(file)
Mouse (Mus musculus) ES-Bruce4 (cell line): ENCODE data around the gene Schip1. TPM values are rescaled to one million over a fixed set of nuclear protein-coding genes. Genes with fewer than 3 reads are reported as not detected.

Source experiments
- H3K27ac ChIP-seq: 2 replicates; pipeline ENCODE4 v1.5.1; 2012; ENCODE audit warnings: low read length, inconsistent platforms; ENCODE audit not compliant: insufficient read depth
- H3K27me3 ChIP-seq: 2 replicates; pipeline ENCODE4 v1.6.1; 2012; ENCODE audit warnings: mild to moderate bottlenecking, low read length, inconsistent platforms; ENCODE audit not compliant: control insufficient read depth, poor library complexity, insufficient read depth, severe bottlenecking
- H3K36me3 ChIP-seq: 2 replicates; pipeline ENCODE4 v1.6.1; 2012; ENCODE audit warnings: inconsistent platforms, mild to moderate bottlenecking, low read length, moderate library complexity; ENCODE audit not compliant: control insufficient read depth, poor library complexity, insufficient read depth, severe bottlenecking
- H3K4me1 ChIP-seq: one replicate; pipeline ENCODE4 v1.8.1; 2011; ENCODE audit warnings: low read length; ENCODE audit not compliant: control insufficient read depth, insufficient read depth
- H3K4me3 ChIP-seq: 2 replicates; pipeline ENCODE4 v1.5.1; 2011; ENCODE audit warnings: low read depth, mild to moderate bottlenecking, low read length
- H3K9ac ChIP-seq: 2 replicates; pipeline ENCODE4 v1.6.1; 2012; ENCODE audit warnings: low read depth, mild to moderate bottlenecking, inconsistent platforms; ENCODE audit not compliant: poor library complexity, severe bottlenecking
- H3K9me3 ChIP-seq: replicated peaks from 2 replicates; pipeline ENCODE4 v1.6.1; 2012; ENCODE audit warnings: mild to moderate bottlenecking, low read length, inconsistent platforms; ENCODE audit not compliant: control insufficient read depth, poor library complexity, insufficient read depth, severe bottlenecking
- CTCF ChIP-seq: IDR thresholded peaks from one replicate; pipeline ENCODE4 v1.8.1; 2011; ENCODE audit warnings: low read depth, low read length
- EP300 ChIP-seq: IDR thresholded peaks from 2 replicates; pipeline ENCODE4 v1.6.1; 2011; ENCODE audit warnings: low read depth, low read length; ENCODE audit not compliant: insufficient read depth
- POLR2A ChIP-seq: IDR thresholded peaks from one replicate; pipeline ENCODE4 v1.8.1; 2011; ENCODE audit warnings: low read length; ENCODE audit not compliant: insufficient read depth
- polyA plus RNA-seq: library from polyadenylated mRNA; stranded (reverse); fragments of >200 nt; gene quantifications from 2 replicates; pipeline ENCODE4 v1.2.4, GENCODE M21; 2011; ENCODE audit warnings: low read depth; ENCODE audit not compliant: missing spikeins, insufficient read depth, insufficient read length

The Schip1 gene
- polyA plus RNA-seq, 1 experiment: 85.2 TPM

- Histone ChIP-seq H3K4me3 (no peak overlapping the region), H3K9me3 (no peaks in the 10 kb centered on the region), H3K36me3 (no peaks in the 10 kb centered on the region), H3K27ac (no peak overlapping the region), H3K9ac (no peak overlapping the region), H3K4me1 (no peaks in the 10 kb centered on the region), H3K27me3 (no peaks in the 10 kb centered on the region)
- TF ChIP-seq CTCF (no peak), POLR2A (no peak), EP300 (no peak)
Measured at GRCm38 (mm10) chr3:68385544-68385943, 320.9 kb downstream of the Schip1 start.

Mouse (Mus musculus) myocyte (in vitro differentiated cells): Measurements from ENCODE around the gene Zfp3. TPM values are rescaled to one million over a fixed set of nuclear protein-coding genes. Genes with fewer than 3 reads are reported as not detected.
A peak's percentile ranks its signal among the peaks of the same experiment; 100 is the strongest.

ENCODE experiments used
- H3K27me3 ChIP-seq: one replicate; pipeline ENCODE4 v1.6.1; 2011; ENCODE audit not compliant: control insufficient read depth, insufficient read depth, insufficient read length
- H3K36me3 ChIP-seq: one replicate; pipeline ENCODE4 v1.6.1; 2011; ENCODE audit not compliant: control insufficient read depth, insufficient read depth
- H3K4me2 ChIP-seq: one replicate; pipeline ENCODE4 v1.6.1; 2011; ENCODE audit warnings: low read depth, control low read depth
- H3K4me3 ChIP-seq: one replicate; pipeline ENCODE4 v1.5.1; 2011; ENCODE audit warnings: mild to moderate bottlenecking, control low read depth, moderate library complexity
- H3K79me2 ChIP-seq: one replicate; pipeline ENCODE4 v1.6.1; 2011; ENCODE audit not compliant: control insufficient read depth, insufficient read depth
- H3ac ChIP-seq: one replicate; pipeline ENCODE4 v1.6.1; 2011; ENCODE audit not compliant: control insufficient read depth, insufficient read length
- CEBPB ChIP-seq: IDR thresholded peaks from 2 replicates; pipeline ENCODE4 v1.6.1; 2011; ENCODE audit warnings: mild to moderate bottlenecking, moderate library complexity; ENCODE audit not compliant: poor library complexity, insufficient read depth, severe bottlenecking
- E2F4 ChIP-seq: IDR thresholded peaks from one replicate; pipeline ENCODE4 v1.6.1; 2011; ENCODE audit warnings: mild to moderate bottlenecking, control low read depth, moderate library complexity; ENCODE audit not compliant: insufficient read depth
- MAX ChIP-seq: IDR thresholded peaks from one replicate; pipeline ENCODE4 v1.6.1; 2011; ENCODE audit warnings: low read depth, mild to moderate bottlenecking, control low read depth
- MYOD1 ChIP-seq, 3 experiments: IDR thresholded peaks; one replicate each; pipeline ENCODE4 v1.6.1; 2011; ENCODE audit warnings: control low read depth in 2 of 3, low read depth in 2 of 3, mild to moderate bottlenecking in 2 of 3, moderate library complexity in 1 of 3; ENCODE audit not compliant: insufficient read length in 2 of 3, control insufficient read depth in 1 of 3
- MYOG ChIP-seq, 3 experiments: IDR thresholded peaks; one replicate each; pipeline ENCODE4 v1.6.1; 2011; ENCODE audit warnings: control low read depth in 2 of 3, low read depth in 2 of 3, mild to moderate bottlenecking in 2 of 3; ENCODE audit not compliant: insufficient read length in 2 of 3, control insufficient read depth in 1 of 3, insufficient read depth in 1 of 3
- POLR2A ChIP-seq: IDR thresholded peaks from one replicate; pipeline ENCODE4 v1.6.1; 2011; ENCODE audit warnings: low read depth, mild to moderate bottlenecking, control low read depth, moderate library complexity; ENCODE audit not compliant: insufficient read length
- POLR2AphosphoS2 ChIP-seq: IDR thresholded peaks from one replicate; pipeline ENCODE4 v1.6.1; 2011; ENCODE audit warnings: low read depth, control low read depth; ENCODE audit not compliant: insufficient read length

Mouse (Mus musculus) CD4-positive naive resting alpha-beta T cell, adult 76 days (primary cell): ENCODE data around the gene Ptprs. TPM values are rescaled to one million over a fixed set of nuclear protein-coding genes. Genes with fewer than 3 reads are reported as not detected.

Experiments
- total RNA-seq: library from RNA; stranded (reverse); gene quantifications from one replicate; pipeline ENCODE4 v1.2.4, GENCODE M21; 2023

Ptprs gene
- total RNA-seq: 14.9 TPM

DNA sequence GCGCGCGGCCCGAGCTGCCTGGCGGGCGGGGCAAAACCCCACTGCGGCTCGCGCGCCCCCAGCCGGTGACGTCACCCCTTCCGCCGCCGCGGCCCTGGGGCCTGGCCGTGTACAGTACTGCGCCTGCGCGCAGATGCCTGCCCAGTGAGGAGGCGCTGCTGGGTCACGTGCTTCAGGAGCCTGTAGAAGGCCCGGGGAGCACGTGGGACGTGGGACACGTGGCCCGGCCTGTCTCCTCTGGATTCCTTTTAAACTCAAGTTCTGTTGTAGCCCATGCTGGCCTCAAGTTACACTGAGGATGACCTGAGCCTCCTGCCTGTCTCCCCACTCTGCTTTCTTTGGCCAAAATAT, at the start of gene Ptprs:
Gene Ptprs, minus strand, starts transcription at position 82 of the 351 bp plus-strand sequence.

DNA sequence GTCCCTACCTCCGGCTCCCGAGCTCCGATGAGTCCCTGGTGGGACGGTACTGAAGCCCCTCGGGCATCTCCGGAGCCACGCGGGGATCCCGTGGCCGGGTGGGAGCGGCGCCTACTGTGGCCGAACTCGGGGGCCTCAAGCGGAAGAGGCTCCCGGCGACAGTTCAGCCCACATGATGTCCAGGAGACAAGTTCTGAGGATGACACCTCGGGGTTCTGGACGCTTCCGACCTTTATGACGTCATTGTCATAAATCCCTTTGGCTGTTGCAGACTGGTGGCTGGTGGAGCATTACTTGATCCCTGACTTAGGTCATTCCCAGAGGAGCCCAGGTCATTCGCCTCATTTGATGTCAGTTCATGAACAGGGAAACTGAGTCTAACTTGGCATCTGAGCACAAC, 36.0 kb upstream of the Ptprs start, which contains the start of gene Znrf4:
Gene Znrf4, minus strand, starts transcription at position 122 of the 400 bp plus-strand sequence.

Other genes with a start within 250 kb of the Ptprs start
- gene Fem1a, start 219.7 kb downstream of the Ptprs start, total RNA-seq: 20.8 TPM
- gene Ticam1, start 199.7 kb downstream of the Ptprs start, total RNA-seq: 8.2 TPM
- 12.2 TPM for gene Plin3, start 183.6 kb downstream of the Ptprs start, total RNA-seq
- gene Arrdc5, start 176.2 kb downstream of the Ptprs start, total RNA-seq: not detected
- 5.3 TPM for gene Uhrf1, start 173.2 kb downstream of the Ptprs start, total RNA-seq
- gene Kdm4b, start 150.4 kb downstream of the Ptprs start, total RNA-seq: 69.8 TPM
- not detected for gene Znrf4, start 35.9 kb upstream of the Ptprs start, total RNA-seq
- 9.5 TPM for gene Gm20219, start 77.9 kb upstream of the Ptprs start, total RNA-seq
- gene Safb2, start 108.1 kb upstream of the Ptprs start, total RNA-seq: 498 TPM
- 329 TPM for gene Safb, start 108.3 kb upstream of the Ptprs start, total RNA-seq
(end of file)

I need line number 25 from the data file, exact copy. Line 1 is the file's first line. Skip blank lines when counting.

- H3K4me3 ChIP-seq: one replicate; pipeline ENCODE4 v1.5.1; 2011; ENCODE audit warnings: mild to moderate bottlenecking, control low read depth, moderate library complexity